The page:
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Hemianthus callitrichoides - Experimental Growth

2922 Views 10 Replies 5 Participants Last post by  Mike A.
It all happened by accident.

I purchased 2 tubs of In-Vitro HC 'Cuba' from Hortlabs. I am currently starting a Nano Tank using the DSM and I've been dying to try HC for a long time now. When the tubs arrived, I was floored at the superb condition these plants where. Amazing, but I was about to receive a shock when I prepared these for planting.

Instructions state, remove from container, clean off Gel and plant (roots down) into the substrate. Easy enough. I removed the first HC Puck, from the Gel, flipped it over and was shocked to see --- NO ROOTS. Seriously, not one.

How am I going to plant this? Then a simple experiment from Grade School came into mind, the seed and wet paper towel. The seed was able to grow in the paper towel fine. The root grew horizontal in the same orientation of the seed. Then you plant it root down.

So, by science and by gravity, simply placing these onto the substrate (giving them a little press with my thumb), these should develop roots and anchor themselves into the substrate.

I cleaned up the pucks, cut them up and had more than enough to place all over my substrate. I've looked all over the Internet a few people have grown this plant on Driftwood and rocks. Some reports I question, others I know to be 100% genuine (James Findlay being one of them).

So I've decided to run this experiment to see if this will actually work. If it doesn't work, Iwill purchase more that have visible root systems from somewhere else. If it works, I found a relatively painless way to get HC to root in an Aquarium using the Dry Start Method (DSM).

Soil is moist, and the humidity is at 75%.

If anyone has information regarding this, please chime in. I would love to hear views on this.

Gary
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Lack of rooting is why ive been tweaking my own rooting media to find out how low I have to cut nutrients. And gotta make sure you don't use too much agar. Most of them do not like media that's nearly as solid. I've had E. parvula (dwarf hair grass) refuse to grow runners, and only grow roots between agar and container walls because agar was too firm. Hah. Darn things. Picky AF. I thought I'd just transfer techniques from terrestrial and run with it. Nope. Gotta optimize each phase of media for each plant. Far more work starting up than I anticipated haha. I love it though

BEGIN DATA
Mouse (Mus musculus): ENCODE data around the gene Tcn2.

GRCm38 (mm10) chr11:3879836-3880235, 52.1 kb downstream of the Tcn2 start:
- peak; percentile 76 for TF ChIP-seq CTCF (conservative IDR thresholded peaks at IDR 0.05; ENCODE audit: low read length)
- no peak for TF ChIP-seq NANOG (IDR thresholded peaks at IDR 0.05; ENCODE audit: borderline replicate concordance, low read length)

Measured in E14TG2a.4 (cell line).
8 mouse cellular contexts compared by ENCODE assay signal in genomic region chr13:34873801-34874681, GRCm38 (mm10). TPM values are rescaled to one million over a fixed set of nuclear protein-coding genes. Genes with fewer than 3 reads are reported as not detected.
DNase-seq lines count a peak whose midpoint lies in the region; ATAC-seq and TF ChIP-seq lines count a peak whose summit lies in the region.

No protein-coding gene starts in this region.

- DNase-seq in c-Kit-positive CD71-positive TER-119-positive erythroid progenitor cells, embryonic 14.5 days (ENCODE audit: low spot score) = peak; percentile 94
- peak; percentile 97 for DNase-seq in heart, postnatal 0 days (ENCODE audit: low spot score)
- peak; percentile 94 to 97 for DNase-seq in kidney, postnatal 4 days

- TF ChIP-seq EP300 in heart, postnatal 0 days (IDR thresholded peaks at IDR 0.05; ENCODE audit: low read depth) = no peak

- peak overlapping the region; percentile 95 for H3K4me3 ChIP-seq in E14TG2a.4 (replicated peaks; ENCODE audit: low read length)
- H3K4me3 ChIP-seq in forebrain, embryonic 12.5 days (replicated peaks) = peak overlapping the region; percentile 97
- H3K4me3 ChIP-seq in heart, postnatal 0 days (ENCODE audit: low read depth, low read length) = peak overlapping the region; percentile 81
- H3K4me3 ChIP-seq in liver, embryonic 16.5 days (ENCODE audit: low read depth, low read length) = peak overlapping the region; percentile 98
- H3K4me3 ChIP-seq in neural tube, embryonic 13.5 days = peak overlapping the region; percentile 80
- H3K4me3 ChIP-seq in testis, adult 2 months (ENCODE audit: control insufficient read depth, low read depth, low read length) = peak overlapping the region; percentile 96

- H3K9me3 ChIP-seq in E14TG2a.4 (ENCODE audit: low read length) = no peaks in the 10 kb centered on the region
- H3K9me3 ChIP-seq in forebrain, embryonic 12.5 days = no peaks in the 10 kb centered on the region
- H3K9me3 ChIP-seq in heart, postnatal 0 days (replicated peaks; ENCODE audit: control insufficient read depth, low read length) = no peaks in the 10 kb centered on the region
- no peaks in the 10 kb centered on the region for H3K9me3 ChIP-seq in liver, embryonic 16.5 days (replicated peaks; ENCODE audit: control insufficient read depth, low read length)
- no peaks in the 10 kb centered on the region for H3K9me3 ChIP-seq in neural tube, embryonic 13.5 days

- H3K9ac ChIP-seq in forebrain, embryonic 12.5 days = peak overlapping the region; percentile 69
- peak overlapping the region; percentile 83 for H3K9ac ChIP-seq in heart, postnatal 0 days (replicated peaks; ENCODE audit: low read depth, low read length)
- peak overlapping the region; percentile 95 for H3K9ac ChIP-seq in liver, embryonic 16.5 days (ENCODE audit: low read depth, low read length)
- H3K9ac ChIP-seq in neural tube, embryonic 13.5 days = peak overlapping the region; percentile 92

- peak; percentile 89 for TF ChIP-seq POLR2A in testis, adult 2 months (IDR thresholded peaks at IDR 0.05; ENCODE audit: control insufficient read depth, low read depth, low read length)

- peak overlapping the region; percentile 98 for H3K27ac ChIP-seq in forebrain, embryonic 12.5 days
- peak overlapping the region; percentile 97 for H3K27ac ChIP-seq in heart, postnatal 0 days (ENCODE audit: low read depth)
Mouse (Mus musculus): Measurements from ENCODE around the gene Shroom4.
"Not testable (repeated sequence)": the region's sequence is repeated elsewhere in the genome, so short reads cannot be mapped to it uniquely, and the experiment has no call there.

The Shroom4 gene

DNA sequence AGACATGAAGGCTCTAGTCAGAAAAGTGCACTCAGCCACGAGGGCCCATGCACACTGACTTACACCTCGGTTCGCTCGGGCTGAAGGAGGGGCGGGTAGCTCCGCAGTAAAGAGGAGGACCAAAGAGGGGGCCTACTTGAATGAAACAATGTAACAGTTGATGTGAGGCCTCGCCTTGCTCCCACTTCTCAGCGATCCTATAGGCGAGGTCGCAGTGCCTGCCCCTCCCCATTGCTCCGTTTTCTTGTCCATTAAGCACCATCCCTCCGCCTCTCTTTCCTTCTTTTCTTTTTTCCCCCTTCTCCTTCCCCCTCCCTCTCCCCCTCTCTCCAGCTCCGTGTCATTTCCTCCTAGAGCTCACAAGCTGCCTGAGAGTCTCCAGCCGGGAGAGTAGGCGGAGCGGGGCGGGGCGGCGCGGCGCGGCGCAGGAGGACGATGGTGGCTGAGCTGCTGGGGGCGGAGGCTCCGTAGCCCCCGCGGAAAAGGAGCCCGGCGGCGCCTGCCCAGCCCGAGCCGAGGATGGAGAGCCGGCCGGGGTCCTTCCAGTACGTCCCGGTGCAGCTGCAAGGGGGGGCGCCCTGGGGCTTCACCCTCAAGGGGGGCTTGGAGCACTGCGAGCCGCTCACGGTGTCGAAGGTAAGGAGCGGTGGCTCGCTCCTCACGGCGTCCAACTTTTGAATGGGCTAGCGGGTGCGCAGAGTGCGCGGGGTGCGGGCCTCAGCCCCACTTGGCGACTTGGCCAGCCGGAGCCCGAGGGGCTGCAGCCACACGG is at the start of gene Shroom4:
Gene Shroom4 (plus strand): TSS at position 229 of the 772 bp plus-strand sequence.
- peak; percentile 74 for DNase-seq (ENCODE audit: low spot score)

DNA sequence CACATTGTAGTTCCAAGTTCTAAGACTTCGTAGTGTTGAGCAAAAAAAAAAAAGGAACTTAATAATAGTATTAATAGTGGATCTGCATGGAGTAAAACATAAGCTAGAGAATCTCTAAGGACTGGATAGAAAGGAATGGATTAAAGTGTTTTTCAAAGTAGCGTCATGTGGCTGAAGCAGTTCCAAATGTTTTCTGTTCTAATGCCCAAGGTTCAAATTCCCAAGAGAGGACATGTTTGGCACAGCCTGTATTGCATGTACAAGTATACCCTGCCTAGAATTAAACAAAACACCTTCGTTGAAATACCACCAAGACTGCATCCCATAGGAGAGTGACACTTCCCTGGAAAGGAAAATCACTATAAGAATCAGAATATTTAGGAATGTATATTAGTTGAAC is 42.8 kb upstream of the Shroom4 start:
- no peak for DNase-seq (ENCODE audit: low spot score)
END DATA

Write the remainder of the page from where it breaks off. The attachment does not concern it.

It's been many years since I've done this stuff but the basics haven't changed much. Beyond standard nutrients adding auxins to your media will greatly stimulate root growth. Kinetin/cytokinins will stimulate more vegetative growth but roots usually are more what you want for propagation purposes. Also for more root growth typically you'd want to go with a softer agar say 1/2-1/4 normal. As you note, the specifics need to be worked out for particular plants but using phytohormones as above will let you better tailor the growth. Plate up a range of concentrations to see what works best and then go from there to better optimize.

I've not tried to use them for aquarium plants but there are off-the-shelf rooting compounds that you can get easily if you don't have access to lab grade products which should work well for DSM use, e.g., https://www.amazon.com/Miracle-Gro-...=UTF8&qid=1540367419&sr=1-1&keywords=fastroot
 

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Access it's no issue. I cashed in out my retirement to build a lab. I went to college for biotech, ended up in semiconductors... So i decided to build my own company from the ground up :) I worked on the American Chestnut Project in college. Done everything from plasmid design and putting plant genes into bacteria, to using bacteria to put genes into plants, tissue culture work (from embryo rescue right on through to hardening off plantlets).

All very solid info tho.

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Ahhh... My background is similar. Worked a lot with cellular-level hybridization and culture of resulting lines through full plants. Later worked at a commercial operation for a while. Then also went over to the tech dark side. You're in good shape then. You have what you need to do it right and know what you're up against as far as contamination, etc. I see people here and elsewhere trying to culture things at home all the time. Pretty much know how that's going to turn out before they even start. ; )

Now just go create an algae-resistant low-light carpeting hybrid and you'll be rich. ; ) Good luck with the company!
 
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